Massive sulfide deposits of the Noranda area, Quebec. IV. The Mobrun Mine.
Barrett, T.J., Cattalani, S., Hoy, L., Riopel, J. and Lafleur, P.-J. 1992.
The Mobrun polymetallic deposit near Rouyn-Noranda comprises two complexes of massive sulfide lenses within mainly felsic volcanic rocks of the Archean Blake River Group. The Main lens has 3.37 million tonnes of massive sulfides, with 1989 reserves of 0.95 Mt at 0.81% Cu, 2.44% Zn, 30.3 g/t Ag and 2.2 g/t Au. The 1100 complex, located ù250 m to the southeast of the Main complex, contains estimated 1989 reserves of 10.4 million tonnes at 0.76% Cu, 5.43% Zn, 37.4 g/t Ag and 1.35 g/t Au.
Host volcanic rocks of the Main complex are mostly massive, brecciated and tuffaceous rhyolites. The rhyolites are commonly strongly sheared parallel to lithological contacts, which are locally displaced by high-angle faults. Immobile element plots such as Y-Zr and Nb-Zr show a separation of rhyolite data into two distinct alteration trends that generally correspond to massive and in-situ-brecciated rhyolite of the footwall, and tuffaceous rhyolite of the hangingwall. The hangingwall has tholeiitic Zr/Y ratios (3-5), whereas the footwall has mildly calc-alkaline Zr/Y ratios (7-9). The immobile element trends indicate that there was a subtle but clear change in rhyolite composition near the time of ore deposition. Identification of chemically distinct footwall and hangingwall rhyolites allows these units to be recognized and traced along strike, even where alteration is strong. Sericitization and silicification extend at least 100 m from the orebody, with local chloritic zones in the upper footwall. Calculated mass changes indicate that the footwall generally has lost silica mass relative to the hangingwall. Alteration zones associated with mineralization have mass gains in FeO+MgO and K2O gains, but mass loss in silica.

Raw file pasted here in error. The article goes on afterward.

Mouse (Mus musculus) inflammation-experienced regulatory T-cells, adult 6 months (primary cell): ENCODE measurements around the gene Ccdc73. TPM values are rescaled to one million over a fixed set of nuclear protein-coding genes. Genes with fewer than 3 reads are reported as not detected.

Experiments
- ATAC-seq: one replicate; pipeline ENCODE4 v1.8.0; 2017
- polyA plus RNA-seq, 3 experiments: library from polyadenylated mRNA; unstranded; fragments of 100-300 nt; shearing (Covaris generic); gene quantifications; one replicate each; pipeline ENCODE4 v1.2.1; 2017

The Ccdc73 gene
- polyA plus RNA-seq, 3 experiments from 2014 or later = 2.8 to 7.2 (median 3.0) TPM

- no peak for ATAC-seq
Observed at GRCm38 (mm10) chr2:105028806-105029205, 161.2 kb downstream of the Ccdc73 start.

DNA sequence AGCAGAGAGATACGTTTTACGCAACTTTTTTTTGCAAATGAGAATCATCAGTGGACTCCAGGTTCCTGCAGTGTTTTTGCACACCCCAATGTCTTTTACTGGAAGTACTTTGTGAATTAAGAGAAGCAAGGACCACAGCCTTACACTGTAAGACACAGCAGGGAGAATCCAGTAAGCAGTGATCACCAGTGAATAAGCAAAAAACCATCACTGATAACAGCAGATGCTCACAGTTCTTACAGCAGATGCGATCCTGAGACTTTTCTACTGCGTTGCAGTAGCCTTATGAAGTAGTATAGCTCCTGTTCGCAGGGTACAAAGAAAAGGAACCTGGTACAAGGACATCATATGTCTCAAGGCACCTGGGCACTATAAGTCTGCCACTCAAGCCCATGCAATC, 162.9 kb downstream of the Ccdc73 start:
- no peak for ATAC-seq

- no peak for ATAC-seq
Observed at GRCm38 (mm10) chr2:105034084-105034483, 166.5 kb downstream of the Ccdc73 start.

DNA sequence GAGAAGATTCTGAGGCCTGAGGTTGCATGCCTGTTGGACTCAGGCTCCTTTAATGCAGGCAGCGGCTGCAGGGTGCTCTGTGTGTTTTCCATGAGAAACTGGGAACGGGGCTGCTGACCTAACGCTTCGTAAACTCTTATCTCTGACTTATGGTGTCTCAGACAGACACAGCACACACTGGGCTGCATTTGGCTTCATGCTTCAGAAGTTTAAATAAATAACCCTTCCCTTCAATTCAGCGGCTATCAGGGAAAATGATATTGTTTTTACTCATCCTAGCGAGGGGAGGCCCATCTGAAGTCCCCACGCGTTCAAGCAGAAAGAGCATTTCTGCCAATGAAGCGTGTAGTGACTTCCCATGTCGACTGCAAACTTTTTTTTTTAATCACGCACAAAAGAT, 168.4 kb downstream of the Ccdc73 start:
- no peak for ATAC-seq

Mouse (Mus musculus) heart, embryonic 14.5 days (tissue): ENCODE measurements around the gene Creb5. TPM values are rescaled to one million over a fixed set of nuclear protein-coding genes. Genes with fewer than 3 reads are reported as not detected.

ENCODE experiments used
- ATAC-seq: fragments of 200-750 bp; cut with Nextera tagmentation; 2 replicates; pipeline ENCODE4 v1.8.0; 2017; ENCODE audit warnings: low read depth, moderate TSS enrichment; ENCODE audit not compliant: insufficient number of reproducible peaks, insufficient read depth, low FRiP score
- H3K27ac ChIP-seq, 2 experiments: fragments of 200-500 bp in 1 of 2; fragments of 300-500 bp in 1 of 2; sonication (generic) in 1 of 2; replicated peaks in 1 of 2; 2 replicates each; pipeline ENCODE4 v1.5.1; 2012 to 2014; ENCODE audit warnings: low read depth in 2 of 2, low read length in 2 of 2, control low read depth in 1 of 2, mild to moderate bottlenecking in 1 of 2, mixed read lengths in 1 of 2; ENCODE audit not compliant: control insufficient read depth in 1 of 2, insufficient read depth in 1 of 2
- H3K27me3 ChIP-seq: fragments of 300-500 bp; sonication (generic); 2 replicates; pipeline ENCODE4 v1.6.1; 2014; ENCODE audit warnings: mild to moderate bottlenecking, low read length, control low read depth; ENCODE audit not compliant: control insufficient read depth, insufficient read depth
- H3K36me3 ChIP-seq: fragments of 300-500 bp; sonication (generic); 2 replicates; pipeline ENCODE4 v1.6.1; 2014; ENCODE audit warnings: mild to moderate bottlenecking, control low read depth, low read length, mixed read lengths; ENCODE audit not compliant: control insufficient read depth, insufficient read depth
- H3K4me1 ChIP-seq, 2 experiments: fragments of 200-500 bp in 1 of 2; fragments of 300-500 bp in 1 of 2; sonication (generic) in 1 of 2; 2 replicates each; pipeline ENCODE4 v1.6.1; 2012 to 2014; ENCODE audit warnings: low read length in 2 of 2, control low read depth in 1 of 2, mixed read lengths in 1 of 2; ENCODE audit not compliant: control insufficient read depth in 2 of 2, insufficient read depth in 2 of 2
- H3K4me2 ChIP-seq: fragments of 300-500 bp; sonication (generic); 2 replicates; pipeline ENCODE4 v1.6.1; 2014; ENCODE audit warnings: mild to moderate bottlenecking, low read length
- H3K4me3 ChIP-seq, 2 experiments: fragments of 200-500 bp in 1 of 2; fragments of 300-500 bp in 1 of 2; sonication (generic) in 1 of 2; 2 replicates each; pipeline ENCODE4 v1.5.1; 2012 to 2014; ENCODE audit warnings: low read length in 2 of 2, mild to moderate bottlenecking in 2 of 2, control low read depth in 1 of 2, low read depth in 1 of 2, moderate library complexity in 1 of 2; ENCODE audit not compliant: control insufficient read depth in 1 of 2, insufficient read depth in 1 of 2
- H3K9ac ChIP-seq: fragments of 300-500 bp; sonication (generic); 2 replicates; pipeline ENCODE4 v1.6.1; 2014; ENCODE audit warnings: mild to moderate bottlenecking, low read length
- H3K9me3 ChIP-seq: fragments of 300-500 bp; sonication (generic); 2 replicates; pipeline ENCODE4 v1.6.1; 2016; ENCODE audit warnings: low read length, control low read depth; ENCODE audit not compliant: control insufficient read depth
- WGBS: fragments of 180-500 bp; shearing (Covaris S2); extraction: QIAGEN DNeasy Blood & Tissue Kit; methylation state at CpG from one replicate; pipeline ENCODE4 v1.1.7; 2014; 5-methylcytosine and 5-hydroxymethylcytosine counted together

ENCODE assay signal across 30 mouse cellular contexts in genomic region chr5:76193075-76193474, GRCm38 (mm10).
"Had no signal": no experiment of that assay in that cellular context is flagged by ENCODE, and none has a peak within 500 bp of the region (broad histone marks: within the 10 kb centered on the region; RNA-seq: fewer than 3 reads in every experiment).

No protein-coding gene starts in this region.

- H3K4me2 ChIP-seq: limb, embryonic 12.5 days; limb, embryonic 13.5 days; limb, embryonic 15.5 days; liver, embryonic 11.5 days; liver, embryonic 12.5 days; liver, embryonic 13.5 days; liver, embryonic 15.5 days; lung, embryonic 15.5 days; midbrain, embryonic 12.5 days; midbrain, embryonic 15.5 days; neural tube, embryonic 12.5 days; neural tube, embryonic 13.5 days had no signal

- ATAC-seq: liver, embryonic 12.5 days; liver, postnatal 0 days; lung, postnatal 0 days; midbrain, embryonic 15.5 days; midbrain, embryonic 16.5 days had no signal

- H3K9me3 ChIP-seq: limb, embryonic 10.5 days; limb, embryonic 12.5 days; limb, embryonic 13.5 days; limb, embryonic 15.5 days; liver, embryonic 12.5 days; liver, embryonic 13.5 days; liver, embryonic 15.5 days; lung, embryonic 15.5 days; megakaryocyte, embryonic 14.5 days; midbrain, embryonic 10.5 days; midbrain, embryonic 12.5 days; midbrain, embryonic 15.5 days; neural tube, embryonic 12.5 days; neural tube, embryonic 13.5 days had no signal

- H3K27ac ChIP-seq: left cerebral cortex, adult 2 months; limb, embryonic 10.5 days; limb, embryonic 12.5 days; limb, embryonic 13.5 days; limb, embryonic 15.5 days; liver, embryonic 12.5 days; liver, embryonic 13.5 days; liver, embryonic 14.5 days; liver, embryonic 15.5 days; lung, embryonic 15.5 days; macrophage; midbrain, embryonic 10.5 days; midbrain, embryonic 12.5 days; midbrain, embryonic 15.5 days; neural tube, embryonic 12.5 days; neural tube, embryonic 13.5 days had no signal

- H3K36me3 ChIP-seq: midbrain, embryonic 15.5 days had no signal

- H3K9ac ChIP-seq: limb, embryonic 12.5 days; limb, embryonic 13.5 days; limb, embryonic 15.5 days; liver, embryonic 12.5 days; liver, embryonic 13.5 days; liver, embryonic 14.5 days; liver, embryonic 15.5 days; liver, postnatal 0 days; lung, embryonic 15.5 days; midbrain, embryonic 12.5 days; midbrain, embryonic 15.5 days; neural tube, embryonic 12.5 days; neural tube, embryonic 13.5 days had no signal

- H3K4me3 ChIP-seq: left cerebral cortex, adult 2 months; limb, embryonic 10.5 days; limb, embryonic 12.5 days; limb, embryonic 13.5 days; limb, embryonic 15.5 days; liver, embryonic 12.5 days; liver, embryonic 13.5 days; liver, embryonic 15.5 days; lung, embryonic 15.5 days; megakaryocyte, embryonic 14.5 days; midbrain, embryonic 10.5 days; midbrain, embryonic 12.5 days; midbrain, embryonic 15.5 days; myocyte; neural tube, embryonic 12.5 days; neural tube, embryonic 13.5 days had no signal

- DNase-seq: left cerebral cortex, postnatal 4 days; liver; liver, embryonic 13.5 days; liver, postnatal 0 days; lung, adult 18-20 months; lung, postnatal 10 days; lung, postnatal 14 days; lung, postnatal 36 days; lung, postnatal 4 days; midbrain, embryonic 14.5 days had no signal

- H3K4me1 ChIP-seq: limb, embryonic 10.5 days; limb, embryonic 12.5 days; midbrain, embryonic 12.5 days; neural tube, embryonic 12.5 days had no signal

The 1100 complex, located stratigraphically below the Main complex, is hosted by rhyolite, with one main andesite-dacite unit in the footwall. The footwall contains three chemically distinct rhyolite types, all tholeiitic. Hangingwall rhyolites are, however, mildly calc-alkaline, and thus are chemically comparable to, and correlated with, the footwall of the Main complex. Rhyolites within ù100 m stratigraphically of the Main and 1100 complexes commonly have positively shifted d18O whole-rock values of 11-13Å. These high values are interpreted as the result of an initial, widespread phase of low-temperature hydrothermal alteration that increased d18O values by 3-5Å relative to unaltered rhyolites. Some footwall rhyolites, however, are relatively depleted in 18O, strongly Ca-Na-depleted, and depleted in Eu+2. Rhyolites with these chemical features have been overprinted by higher temperature alteration, presumably in localized feeder zones. All four rhyolite types near the 1100 complex are chemically recognizable despite contrasting alteration.
The orebodies are interpreted as synvolcanic, based on their occurrence along distinctive volcanic contacts, and the presence of primary sulfide textures where deformation is minor. The chemostratigraphic framework defined for the host rhyolite sequence can be used to trace critical volcanic contacts in lithologically monotonous, strongly altered and faulted terrains.
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